When people get together for a serious event such as an education conference, there are non-serious moments. While we SAP Mentors made a pact not to use any footage after hours, if you know what I mean, there were definitely silly moments. Marilyn Pratt’s photo of Sandy Kemsley and me, my photo of Mark Finnern and Simon To, just to name a couple, jump to mind.
Mark Finnern was able to provide each of the Mentors at the Orlando and (many of those) at Frankfurt Sapphire events this year with high definition pocket video cameras. I know, I know, these things are ubiquitous, hardly newsworthy, with thousands of new uploads every day, or for all I know, every second. What could Mentors do that would be distinguishable from the mass media? And what risks was SAP taking allowing us practically unfettered rights to post what we recorded, quite distinct from past practices where SAP-sanctioned videographers shot footage, SAP edited the sound bites, and the message was carefully controlled?
What happened when we were turned loose? Initial and continuing page views of the sapmentors channel indicate viewers like the “funny stuff.” Of the top 3 most-watched uploads (out of 81) at the time of this posting, two are on the lighter side:
- “Catch the Snabe with SAP Mentors Thorsten Franz and Tobias Trapp at SAPphireNOW 2010 Frankfurt“
- “Sleep deprivation at SAPPHIRE with Abesh“
And, of course, I just contributed to the trend by pushing the links to more potential viewers. I didn’t upload anything silly to the SAP Mentors channel, not because I have no sense of humor, or because I’m repressed, I only recorded one funny piece, and I posted it on my own channel, since it violated rule one (see above). The main character (a new SAP Mentor, which should narrow down the search) hasn’t objected, so it’s still online. No, I’m not going to link to it here; use the search, per forum rules.
In one unusual episode during the conference, Abesh recorded an interview with Blag, but used my camera (I don’t recall why). It was one of the later uploads, since Aslan had a copy of the file along with many others, and upload time during the conference was challenging. I tried to keep the time down under 3 minutes for all of my takes, mainly to keep the file transfers manageable. In any case, I ended up with the original file for this:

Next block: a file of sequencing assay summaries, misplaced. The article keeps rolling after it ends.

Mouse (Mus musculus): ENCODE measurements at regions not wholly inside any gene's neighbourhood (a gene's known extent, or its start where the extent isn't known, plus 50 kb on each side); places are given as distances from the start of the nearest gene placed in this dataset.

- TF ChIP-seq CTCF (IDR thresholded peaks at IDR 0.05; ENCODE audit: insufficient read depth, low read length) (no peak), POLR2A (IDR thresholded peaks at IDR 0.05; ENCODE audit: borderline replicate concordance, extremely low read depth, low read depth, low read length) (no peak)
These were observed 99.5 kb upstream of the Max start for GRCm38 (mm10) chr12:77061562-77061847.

I held onto it, in case Aslan’s upload faltered for some reason. But as I watched it, thoughts popped into my head. Some kind, some maybe a little less so. After tweeting about the video camera’s poor embedded/bundled software (you can cut, and maybe splice, but that’s it), I took the footage into my own low end editing tools (CyberLink PowerDirector) and “embellished” it. One of Blag’s comments about “suits” reminded me of the “geeks and suits” book (“The Geek Gap“) so that was one of the first editorial touches. Another tweak was to fit my continuing diatribe that I’m not going (or didn’t go) to Sapphire, I went to the ASUG Annual Conference. Other changes will be visible, or audible, or both, as you peruse the “director’s cut” (which is more like the audiovisual crew cut, anyway).
The good news is my version, unlike typical extended versions by directors who were forced to sacrifice art for story, finishes in not quite half the time of Abesh’s raw take (3:57 vs. 6:38), though to be fair, I neglected to include the SAP Mentor bumps (the opening and closing music and still image trademarks).
After splicing and annotating the video, I tried a couple options to generate an upload for YouTube. While the software has a built-in “send-right-to-YouTube-or-Facebook” I still wanted to see the finished product before releasing it, not to mention having a local copy for those future conferences where the wireless takes a hike. The first output was a “fast” QuickTime rendering, taking about 10 minutes and looking like 50’s television quality. Not right. Second try was another QT video. Too big. The third try was “H.264 AVC”, with file extension .m2ts. The generated file is about 170 MB, compared to the input size of 490 MB (MP4) and the first two takes of 125 MB and 445 MB, respectively. It took much longer to render, and it’s a wee bit smaller frame than the original; the final product is also in HD as is the original. A bit of resolution loss is probably noticeable, and hopefully forgiven.
Blag was a little more unhappy on fist viewing than Abesh was. I consider these gentlemen my friends, and expect them to return the favor, possibly in the 2010 SAP TechEd version of the SCNotties awards.
A clue to the “other guy” in-joke is on Blag’s Facebook page. Hope you get it.
Abesh, Blag, and some other guy